One of his favourite stories, which he told whenever the opportunity arose, went something like this. As a well-educated young man his political leanings were more socialist and anti-establishment, even though by some he may have been considered a part of the Establishment. In his position, he was often witness to the injustices perpetrated on the fishermen of the area … the merchant-fisherman relationship … and was often asked, as was his responsibility, to interpret and impose oft times rather unfair laws on those who he felt did not deserve to be punished. When he eventually resigned as magistrate, after six years on the bench, he claimed that it was because the laws were, in many cases unfair and were written by the wealthy to protect the wealthy and the Establishment and as a magistrate his job was to implement the laws that existed and he no longer felt that he could do this, with a clear conscience. When a fisherman would challenge his local merchant for an error in accounting or argue the unfair price of fish, etc., the merchant, to save face and keep the outspoken fisherman in line, would often find some minor law which the fisherman had violated (such as using too small a mesh, catching salmon out of season, catching and selling undersize lobster etc.) and turn him in to the magistrate.
 One warm summer Sunday afternoon in 1939, in Greenspond, the coastal boat arrived from Fogo and a small wooden crate was offloaded and delivered to Magistrate Andrews’ house. The young man who delivered the package advised the Magistrate that it was from a merchant in Fogo and as the telegraph office was closed on Sundays, a telegram would arrive the following day to explain the package. Magistrate Andrews opened the crate and found ten undersized lobsters and knew exactly what was going on. He immediately asked his wife, Mae, to “put on the pot”‘ and they boiled the lobsters and sat down and ate the works. The following day a telegram arrived stating “I have forwarded to you via MV Clyde, ten undersized lobsters, sold to me by fisherman John Doe. When you proceed with the prosecution, please be advised that I am available as a witness for the prosecution”. Magistrate Andrews swiftly sent back a telegram stating: “Cannot proceed with case as wife and I ate evidence for supper last night”.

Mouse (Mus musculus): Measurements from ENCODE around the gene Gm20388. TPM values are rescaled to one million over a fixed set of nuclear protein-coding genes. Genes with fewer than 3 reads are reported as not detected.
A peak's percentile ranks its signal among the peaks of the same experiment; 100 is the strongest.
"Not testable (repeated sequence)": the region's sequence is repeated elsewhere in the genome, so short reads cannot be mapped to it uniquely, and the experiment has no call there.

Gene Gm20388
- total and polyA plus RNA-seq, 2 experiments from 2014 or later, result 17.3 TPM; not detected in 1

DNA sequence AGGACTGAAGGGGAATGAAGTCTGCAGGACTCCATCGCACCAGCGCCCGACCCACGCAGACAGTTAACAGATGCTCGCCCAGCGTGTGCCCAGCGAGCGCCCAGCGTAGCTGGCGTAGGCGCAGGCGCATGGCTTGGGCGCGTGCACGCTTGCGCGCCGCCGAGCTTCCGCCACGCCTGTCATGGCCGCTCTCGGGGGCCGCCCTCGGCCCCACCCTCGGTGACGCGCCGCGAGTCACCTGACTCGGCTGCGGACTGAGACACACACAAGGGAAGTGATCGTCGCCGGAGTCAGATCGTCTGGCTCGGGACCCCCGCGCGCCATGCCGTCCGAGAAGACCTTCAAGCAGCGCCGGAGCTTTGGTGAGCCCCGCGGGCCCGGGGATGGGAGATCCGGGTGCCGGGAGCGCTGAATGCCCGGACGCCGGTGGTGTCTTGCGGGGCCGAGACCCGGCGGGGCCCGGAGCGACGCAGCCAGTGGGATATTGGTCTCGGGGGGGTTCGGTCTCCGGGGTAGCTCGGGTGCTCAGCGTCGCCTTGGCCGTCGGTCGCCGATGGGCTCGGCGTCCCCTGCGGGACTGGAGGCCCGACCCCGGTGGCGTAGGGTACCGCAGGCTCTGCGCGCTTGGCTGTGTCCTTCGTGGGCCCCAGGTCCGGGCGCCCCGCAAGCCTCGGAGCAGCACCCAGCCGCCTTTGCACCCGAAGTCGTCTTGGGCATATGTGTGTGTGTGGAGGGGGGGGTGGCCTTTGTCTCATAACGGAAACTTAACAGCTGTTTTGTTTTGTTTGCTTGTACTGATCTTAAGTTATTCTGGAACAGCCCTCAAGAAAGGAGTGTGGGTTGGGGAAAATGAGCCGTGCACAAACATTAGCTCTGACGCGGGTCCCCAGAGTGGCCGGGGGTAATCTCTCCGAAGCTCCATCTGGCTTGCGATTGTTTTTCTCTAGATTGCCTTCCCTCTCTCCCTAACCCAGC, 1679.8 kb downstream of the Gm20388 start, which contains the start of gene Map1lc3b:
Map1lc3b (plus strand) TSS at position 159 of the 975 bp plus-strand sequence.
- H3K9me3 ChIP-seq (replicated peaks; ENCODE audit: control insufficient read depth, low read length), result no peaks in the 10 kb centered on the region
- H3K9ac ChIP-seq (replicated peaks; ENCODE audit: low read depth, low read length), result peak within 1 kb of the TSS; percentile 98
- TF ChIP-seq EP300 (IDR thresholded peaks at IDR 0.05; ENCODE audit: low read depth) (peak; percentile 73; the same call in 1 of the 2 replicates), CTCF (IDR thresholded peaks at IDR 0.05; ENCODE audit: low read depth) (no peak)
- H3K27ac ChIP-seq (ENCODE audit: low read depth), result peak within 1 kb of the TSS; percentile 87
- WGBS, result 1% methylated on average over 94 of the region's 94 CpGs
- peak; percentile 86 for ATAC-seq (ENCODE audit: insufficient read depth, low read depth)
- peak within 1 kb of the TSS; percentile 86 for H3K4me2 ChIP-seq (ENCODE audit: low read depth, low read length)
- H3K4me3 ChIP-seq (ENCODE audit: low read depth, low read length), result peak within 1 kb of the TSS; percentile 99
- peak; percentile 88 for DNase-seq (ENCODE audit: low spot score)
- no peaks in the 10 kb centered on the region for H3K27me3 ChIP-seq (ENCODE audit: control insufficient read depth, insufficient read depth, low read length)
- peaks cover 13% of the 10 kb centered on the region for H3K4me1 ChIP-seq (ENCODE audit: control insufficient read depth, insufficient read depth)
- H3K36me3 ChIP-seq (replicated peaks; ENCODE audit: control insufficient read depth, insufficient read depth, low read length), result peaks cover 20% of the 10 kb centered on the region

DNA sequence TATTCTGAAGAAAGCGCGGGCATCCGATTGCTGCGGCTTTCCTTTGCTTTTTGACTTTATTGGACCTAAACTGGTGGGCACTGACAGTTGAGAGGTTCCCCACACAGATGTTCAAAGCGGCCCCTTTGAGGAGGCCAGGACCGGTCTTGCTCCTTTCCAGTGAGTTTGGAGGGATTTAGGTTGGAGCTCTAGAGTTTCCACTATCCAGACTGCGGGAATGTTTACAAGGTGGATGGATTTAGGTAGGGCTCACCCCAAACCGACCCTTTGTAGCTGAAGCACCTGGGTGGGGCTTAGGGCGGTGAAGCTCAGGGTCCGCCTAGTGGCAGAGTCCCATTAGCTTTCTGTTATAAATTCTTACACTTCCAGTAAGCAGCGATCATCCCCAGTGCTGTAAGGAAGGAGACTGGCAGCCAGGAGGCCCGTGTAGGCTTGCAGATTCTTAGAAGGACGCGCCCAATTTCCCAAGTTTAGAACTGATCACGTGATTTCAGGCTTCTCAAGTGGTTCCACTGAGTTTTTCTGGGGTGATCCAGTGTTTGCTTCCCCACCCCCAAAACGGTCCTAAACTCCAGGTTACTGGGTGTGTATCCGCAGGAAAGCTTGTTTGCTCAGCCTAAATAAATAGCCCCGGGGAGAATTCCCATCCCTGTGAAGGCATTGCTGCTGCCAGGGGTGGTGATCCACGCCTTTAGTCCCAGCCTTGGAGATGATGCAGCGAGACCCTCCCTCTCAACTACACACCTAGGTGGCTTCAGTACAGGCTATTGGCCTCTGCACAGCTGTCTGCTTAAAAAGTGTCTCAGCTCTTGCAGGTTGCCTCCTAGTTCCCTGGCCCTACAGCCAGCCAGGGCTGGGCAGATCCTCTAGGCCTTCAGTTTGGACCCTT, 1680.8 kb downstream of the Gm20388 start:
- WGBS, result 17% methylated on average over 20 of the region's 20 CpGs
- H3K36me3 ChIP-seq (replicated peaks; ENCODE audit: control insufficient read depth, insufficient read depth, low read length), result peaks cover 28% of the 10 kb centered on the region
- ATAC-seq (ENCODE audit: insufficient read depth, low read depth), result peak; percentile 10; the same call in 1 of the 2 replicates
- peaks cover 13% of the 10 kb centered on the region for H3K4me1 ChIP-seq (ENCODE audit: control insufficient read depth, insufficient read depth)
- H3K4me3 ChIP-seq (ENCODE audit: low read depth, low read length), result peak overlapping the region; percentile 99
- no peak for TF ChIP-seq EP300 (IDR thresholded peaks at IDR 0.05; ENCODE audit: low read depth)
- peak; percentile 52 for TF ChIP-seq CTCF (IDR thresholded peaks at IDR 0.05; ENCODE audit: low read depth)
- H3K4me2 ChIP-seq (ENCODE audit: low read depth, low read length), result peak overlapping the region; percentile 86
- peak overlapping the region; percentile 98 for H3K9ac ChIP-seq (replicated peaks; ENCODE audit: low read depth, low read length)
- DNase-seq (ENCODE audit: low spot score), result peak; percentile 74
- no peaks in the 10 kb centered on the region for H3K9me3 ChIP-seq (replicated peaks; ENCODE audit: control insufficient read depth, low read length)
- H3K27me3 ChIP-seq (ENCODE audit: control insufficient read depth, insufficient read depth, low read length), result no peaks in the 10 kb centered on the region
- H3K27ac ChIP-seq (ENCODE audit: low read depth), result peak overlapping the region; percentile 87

After five years in Greenspond Magistrate Andrews was transferred to Springdale where he spent a year on the bench there. He had fond memories of Springdale as well and often related wonderful stories of his escapades there with his assistant, Roy Manuel of the Newfoundland Ranger Force. At the early age of twenty-eight, Bernie resigned as Magistrate, for reasons outlined earlier.
Bernie then moved to St. John’s where he took a position with Job Brothers Fisheries where he worked for five years. He resigned from Jobs and with his brother Don, formed a company which operated for five years and which was engaged in salt-fish drying and exporting. In 1952 Bernie accepted a position as Managing-Director of Arctic Fishery Products Ltd., a whaling company in South Dildo, Trinity Bay. In 1956 Bernie resigned from Arctic Fishery Products and established his own blueberry purchasing, processing and export business in South Dildo, Trinity Bay. He operated this business until he passed away suddenly, at the age of fifty-five, in August, 1969. Bernie and Mae had three children along the way; a daughter Elizabeth, born in Springdale, a nurse, who now resides in Dartmouth, Nova Scotia: a son Harold (Hal), born in Twillingate, now deceased, who is known by many in Newfoundland from his eight years as host of the “Land and Sea” television program; and a son John, born in St. John’s, a businessman now living in Nova Scotia.
Bernie loved his country almost as much as he loved his family. He always believed that a person or a people, could do whatever they want and can become whatever they want to be, if they believe in themselves. He was devastated in 1949, when Newfoundland voted in favour of joining Canada. He was saddened to see that the people he so cherished, did not believe in themselves and their ability to govern then1selves. He grieved for the loss of his country (Newfoundland) until the day he passed suddenly away, in August 1969. His wife Mae, passed away in 1982.